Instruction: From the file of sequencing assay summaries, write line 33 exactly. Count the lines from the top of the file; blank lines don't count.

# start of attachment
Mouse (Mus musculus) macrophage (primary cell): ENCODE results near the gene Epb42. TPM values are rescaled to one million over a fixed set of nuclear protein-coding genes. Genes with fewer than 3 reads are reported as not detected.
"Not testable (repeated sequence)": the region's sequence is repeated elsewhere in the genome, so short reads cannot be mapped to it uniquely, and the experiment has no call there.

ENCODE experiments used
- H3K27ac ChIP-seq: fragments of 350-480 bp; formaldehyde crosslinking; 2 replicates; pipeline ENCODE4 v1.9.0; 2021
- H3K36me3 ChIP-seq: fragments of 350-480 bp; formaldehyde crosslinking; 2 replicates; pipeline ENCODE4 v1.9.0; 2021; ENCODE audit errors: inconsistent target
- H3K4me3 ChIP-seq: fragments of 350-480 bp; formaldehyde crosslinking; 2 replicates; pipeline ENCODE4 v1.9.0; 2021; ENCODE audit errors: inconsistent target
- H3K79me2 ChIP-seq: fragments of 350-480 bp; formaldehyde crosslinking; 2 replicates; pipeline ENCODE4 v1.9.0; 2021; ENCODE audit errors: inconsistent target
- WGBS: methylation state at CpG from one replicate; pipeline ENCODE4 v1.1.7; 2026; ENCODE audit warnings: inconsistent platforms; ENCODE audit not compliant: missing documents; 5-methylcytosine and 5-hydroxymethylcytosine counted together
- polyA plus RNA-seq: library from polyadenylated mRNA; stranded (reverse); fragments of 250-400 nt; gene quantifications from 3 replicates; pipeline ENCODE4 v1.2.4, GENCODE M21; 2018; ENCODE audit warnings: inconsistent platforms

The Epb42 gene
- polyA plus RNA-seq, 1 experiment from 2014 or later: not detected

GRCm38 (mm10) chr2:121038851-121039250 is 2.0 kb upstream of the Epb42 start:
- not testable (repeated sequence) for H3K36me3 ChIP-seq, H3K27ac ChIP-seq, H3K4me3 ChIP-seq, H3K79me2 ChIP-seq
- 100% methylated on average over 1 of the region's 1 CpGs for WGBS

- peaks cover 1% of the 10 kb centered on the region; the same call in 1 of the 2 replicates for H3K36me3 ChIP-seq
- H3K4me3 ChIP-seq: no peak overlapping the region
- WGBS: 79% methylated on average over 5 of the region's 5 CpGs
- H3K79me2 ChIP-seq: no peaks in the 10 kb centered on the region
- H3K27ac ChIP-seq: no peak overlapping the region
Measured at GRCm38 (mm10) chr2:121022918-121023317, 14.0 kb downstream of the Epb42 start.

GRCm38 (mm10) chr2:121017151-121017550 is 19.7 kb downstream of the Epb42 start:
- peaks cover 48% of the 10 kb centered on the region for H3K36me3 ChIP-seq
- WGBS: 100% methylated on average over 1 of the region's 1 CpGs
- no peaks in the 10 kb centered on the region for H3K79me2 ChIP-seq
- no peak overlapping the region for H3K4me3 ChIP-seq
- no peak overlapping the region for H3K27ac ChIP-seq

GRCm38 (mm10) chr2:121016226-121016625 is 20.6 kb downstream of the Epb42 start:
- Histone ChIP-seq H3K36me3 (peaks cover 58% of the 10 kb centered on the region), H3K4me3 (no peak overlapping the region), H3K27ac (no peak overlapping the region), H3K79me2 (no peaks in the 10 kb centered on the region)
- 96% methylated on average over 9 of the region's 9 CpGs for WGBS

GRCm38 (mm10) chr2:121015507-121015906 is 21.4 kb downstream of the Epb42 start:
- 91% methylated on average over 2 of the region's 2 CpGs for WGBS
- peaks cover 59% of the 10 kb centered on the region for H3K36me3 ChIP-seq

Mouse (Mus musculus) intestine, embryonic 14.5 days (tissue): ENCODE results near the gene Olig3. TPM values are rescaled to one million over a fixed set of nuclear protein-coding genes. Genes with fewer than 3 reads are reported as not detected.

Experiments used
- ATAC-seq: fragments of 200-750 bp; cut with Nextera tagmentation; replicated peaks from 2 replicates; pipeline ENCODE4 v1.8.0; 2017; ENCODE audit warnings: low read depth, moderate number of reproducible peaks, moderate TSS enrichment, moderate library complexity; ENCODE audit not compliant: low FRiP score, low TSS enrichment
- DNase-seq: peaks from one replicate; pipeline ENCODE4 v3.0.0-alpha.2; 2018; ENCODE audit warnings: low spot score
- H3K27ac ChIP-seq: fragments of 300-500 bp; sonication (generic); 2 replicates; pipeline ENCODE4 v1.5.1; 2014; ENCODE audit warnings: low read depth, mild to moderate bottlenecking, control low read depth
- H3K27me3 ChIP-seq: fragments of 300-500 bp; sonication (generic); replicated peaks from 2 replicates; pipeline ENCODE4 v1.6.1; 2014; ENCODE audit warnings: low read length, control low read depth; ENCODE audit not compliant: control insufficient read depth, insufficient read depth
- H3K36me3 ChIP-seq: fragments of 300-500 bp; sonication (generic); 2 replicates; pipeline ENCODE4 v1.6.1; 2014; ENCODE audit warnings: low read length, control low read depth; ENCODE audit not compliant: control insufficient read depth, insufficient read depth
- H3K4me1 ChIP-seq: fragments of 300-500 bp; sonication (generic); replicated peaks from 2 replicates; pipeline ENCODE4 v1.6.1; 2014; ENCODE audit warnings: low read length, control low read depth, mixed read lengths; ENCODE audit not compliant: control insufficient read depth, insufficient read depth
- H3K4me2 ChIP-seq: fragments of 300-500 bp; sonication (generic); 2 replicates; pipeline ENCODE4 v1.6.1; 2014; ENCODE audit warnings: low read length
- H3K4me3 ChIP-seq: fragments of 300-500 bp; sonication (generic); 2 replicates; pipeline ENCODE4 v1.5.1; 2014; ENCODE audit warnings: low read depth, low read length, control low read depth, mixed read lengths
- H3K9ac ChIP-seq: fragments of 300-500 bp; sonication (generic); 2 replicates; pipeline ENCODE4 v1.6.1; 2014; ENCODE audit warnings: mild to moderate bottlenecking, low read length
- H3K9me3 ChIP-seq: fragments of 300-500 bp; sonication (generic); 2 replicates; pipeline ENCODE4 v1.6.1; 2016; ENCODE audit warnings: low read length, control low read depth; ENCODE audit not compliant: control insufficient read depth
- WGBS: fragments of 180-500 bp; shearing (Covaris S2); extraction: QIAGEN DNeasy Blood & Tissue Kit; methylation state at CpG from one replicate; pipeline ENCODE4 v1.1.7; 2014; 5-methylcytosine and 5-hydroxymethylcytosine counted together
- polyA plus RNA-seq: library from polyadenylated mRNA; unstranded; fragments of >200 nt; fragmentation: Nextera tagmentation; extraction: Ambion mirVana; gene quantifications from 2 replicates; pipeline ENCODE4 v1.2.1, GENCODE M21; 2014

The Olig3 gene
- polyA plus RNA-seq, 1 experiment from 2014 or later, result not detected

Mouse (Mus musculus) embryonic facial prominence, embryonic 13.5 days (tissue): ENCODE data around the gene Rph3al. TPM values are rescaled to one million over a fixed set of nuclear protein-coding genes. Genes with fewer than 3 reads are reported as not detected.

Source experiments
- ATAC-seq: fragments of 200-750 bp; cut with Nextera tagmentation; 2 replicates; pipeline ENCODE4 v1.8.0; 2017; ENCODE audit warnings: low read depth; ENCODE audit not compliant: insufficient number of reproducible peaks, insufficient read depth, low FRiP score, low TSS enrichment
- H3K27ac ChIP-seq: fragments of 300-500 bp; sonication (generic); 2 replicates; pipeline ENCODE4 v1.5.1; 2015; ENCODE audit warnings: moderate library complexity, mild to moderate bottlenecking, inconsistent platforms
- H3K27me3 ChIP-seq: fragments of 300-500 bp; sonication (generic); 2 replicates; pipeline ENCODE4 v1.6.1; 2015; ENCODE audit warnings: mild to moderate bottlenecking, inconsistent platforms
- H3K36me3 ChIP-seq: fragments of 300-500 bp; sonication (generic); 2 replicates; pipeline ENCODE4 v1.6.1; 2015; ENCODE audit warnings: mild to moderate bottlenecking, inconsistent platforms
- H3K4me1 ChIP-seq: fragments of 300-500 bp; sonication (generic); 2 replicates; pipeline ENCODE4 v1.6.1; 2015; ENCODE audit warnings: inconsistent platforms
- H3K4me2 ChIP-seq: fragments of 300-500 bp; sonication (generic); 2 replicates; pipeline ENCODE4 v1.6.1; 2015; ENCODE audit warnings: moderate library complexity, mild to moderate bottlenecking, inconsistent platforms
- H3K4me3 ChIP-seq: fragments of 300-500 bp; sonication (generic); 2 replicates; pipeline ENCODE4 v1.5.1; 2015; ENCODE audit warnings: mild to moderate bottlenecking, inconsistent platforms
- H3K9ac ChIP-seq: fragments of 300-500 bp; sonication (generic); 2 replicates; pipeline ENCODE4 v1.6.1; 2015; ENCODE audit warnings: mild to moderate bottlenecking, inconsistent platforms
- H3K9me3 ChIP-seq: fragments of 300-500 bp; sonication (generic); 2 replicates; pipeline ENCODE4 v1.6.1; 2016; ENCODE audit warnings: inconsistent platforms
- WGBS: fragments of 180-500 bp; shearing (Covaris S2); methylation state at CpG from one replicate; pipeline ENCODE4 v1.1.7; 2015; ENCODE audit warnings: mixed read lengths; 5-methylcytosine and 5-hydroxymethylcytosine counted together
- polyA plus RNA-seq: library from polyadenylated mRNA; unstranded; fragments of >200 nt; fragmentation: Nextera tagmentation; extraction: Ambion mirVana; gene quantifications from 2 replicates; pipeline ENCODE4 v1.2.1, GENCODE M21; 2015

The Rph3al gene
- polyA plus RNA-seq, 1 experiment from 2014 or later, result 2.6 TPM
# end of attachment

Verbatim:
Mouse (Mus musculus) intestine, embryonic 14.5 days (tissue): ENCODE results near the gene Olig3. TPM values are rescaled to one million over a fixed set of nuclear protein-coding genes. Genes with fewer than 3 reads are reported as not detected.